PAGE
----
Blythe:   I probably would have liked to see the spy storyline played up a little more, but because the characterizations were so enjoyable, this seems a very minor flaw. Madeleine was my favorite character in the book, mostly because her experience made her seem unique and refreshing. But it was Thomas and his secrets that really kept me turning the pages. It is revealed early on that Thomas has deliberately brought Madeleine to Winter Garden, but we aren't told why. I was just dying to know more about his past, and I was dying to know how he had known about Madeleine and what she meant to him. And although we know that he is crippled, we also wait for a while to hear what caused his injuries.

Linda:   There has been a discussion on-line about "secrets" recently and how authors use these secrets. I thought Ashworth's use of Thomas's history with Madeleine was brilliant. It is gradually revealed that he loves her and that he knows all about her life, but we don't know why until the crisis scene at the end. I was in tears when I read it and to be honest had a little problem with Madeleine's response. But, when I thought about it, her response was true to her character and the ending was believable and touching.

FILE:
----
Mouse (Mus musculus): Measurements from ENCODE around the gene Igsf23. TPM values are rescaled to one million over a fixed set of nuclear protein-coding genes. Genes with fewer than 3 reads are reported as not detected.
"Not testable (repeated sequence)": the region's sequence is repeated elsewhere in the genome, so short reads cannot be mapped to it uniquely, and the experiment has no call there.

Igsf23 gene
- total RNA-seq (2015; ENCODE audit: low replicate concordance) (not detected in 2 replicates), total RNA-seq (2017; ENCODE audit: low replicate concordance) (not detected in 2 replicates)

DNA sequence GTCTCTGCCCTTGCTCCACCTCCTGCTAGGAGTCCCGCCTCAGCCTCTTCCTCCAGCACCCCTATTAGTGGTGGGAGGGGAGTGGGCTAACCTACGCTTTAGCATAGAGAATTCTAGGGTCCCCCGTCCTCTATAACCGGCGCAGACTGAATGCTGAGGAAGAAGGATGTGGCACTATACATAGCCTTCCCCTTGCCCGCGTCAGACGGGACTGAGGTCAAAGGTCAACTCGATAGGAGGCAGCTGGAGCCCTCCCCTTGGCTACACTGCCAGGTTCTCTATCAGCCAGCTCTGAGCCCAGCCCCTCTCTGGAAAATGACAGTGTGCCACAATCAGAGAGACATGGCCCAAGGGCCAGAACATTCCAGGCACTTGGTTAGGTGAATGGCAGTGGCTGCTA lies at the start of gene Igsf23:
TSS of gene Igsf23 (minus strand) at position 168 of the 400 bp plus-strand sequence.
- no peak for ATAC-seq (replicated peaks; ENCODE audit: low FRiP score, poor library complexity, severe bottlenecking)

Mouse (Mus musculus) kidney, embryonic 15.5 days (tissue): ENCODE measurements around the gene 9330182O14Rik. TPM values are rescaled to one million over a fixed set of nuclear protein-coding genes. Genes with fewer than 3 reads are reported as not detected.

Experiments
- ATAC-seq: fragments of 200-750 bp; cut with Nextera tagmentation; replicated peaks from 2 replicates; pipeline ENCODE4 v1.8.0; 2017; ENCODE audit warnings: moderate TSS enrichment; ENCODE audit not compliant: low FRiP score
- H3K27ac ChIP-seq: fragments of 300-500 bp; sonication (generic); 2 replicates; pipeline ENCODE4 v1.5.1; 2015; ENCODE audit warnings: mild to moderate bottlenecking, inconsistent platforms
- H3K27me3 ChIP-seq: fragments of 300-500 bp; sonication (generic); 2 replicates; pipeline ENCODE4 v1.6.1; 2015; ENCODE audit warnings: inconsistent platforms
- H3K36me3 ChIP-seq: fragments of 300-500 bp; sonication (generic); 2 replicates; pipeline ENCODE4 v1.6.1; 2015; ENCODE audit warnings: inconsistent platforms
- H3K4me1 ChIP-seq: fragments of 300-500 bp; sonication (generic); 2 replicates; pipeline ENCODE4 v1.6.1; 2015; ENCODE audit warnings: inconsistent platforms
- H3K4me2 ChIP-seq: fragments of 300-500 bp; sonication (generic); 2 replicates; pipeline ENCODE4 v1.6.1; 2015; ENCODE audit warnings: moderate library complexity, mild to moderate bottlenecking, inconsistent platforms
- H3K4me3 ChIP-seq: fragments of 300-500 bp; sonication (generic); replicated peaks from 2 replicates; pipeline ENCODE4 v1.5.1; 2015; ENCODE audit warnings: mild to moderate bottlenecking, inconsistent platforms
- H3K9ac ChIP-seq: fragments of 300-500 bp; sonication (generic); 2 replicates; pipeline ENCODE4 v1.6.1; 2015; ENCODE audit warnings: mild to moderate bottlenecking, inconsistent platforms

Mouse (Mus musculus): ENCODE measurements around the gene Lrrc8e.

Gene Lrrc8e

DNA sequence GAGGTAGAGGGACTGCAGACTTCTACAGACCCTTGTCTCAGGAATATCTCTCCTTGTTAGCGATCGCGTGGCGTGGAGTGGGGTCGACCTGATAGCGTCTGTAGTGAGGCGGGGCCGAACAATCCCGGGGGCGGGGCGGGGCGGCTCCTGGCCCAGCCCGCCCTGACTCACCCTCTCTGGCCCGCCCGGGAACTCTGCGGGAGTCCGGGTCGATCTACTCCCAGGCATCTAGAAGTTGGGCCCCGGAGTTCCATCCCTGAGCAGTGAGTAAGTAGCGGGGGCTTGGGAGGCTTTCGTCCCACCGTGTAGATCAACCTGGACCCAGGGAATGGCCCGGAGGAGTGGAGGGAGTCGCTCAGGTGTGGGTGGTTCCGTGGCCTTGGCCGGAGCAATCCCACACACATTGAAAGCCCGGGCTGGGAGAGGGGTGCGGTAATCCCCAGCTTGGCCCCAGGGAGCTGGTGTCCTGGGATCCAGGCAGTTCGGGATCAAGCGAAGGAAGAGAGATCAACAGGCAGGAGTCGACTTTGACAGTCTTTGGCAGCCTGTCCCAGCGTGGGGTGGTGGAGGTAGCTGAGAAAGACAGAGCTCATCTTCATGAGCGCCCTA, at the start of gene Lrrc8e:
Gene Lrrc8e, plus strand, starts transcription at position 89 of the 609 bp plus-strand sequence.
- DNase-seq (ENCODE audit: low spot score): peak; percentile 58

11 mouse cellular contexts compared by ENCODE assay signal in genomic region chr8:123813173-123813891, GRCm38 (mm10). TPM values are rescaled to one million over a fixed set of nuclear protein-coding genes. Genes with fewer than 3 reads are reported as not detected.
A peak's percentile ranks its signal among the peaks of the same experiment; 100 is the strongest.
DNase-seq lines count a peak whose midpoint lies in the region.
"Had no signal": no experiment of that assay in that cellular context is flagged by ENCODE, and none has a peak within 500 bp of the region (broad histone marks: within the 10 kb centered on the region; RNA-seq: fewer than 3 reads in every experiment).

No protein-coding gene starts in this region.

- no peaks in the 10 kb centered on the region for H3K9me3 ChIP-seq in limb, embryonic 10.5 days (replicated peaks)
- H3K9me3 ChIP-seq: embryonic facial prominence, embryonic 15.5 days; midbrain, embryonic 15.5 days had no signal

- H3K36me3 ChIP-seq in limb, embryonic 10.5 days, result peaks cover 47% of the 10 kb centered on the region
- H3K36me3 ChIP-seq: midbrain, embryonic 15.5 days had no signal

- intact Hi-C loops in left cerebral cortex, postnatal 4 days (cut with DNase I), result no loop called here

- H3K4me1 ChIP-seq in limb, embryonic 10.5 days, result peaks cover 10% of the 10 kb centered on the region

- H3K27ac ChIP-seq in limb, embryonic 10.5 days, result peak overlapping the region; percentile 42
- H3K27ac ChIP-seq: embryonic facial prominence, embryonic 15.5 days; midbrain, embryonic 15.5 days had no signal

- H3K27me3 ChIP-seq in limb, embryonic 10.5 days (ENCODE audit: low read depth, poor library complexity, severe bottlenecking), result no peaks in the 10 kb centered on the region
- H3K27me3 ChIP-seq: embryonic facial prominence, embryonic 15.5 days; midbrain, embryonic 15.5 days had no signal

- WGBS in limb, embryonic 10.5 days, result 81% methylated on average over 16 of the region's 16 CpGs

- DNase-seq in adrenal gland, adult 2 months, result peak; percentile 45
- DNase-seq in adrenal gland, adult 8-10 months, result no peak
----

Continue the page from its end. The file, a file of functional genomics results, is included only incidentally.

This book will stand on it's own but I felt reading Stolen Charms first did give me insights into Madeleine's work as a spy and her character that we don't get in this book. She was a true friend to Natalie in SC and a worthy partner for Jonathan. Reading Stolen Charms first lets us see her in her milieu before we meet her in Winter Garden. I would recommend that people read both of these books; they are both wonderful. The only flaw in SC for me was that the heroine dithered a little too much accepting Jonathan and his love for her. But I just loved Jonathan and that is probably why Natalie's constant doubts bothered me. Ashworth has certainly created two wonderful heroes in these two books.